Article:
Procedures that you should be able to competently and safely perform on a horse.


Assess Nostrils, Muzzle & Nasal Passages

Take Respiratory Rate, Nostril


Horses have complex nasal passages and sinuses that can only be fully evaluated by a vet with the use of an endoscope and other imaging. That said, you can provide valuable information to your vet regarding the state of your horse's nasal passages and nostrils by conducting a simple assessment yourself.


Halter the horse and stand in front of them, holding the halter without exerting downward pressure. Look at the two sides of the face. Is one side of the muzzle drooping or do the sides seem symmetrical? Is there nasal discharge? If so, what does the discharge look like? Which side is the discharge coming from or is it coming from both? Keep in mind that a clear nasal discharge is normal.

Standing to the side of the horse, if you lift the inside edge of the nostril with your thumb and look (with a light source or in bright light) into the opening and onto the floor of the nostril, you will see the small nasolacrimal opening. This is what your vet flushes when they flush the duct. You should see moistness around the duct. While you are there, see the very pink mucous membrane inside the nostril. This is another "window" to your horse's health; another great place to visualize the horse's mucous membrane color.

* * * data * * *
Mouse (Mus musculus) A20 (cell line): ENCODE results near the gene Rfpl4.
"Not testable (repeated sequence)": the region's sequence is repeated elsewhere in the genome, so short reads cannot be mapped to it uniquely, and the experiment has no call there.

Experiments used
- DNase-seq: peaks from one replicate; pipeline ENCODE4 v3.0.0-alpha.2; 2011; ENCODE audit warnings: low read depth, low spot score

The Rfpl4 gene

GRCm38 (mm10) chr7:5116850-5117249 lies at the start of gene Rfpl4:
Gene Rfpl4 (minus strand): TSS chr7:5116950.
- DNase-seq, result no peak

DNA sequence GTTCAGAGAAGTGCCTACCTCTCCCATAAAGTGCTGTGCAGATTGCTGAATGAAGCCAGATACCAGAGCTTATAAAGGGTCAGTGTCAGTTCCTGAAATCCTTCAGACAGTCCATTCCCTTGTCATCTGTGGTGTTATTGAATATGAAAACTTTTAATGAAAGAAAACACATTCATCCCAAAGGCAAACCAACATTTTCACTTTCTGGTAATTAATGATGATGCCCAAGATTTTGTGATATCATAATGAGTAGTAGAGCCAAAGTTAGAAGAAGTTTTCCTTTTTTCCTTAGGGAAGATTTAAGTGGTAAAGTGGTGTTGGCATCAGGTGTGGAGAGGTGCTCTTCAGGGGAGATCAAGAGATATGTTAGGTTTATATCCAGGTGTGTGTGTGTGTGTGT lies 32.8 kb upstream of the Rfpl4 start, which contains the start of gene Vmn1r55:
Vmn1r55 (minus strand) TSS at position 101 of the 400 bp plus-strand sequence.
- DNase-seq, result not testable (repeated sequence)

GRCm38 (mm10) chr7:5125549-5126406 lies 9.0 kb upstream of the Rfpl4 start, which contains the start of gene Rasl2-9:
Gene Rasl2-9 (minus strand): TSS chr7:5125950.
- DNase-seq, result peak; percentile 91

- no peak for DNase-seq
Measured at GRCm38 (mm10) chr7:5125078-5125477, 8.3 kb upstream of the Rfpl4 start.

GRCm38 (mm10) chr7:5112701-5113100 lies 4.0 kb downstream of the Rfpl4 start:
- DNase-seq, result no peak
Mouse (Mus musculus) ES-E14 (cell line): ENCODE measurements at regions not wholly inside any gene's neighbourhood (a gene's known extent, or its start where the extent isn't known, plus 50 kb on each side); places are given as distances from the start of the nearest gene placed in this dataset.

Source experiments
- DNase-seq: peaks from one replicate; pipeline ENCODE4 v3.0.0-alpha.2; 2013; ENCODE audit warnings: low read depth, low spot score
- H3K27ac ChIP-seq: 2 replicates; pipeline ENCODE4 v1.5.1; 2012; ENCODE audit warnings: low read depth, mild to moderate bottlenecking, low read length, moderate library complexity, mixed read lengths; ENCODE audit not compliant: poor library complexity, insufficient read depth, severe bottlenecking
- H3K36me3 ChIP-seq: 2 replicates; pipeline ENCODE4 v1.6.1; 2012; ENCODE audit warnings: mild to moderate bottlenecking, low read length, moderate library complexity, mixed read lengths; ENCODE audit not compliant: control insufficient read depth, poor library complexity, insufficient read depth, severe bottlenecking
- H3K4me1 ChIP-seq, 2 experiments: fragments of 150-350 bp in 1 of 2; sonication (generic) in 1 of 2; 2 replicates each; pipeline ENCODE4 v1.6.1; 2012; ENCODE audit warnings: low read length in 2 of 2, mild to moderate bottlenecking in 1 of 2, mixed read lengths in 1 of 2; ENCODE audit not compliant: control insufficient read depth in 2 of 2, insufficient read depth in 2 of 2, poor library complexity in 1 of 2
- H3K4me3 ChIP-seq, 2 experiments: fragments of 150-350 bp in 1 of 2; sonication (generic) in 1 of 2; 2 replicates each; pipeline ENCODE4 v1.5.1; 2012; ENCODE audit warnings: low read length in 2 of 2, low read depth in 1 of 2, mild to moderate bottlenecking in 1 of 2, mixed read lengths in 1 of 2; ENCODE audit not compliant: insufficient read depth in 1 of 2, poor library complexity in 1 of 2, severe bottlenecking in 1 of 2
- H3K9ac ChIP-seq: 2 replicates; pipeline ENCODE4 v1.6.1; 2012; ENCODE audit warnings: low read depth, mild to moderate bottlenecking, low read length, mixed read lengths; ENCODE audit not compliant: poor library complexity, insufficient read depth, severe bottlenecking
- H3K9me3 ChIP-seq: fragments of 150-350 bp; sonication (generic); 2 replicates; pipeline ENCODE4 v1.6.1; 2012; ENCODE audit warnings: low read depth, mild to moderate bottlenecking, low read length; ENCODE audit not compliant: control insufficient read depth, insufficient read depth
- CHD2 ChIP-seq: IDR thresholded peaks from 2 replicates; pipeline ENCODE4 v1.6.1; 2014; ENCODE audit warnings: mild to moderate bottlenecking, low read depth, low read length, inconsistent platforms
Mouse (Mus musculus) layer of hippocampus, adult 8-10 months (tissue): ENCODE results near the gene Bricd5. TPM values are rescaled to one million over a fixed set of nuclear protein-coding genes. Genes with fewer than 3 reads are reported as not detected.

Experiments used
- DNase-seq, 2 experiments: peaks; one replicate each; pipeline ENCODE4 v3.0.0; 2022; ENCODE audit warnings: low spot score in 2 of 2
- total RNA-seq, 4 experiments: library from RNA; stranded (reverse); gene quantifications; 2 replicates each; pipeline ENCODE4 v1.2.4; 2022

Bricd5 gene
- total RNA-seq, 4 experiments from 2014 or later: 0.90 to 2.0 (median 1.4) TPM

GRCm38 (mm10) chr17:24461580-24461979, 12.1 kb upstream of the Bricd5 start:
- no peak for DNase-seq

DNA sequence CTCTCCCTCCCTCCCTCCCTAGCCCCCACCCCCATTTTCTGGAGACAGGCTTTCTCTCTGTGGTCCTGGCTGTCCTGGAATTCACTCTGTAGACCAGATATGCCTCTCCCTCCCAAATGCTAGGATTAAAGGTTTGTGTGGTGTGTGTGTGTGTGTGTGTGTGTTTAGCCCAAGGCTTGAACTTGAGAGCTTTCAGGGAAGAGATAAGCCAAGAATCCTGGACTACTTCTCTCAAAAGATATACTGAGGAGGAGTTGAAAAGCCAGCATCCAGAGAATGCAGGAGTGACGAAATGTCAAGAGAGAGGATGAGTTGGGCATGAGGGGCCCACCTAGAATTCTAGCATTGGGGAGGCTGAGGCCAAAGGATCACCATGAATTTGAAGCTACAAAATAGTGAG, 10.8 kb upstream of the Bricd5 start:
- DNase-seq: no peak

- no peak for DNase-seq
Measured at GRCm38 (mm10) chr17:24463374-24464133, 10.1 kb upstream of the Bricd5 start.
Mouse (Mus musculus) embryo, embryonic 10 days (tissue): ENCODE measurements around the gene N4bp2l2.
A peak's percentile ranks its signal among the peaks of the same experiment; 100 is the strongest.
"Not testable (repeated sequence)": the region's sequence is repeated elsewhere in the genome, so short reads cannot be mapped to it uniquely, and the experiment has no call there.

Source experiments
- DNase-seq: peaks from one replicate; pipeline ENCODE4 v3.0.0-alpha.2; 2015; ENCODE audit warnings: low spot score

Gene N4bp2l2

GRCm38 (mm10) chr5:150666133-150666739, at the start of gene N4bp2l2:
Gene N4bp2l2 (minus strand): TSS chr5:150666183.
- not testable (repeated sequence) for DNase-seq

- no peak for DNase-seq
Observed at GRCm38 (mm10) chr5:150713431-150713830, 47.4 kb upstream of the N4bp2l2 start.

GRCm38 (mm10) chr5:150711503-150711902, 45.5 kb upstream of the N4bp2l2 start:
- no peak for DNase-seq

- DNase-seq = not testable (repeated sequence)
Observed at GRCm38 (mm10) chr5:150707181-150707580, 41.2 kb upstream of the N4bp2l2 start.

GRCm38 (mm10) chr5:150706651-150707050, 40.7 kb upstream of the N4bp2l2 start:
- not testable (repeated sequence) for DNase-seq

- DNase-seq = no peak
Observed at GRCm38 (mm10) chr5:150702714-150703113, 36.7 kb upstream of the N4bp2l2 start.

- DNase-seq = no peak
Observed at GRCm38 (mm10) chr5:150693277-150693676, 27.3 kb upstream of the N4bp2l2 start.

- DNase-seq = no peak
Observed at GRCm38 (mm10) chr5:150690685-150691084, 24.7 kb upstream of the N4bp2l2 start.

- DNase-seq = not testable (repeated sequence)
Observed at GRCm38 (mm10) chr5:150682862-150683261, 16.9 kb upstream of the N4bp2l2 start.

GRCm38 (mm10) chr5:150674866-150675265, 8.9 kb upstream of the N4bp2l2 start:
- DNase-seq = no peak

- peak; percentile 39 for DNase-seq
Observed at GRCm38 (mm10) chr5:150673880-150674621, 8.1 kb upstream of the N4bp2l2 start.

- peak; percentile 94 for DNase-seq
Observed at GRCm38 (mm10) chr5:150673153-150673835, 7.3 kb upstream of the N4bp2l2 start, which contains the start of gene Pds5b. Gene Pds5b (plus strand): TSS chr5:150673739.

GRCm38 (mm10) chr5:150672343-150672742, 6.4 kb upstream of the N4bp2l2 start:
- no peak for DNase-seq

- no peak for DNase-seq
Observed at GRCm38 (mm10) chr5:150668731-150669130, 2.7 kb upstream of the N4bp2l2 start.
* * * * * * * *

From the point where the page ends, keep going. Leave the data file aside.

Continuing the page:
Now place your hand in front of first one nostril, then the other. Feel the airflow as your horse breathes. You can actually get the respiratory rate here. You should also note whether there is a difference between air flow at the right and left nostril. Horses that have congestion or obstruction of the nasal passage on one side or the other will have reduced airflow on that side. Smell the air coming from each nostril. It should smell fresh and clean as should the mouth.
Be ready to move out of the way quickly whenever you stand directly in front of your horse.


Author: Doug Thal DVM Dipl. ABVP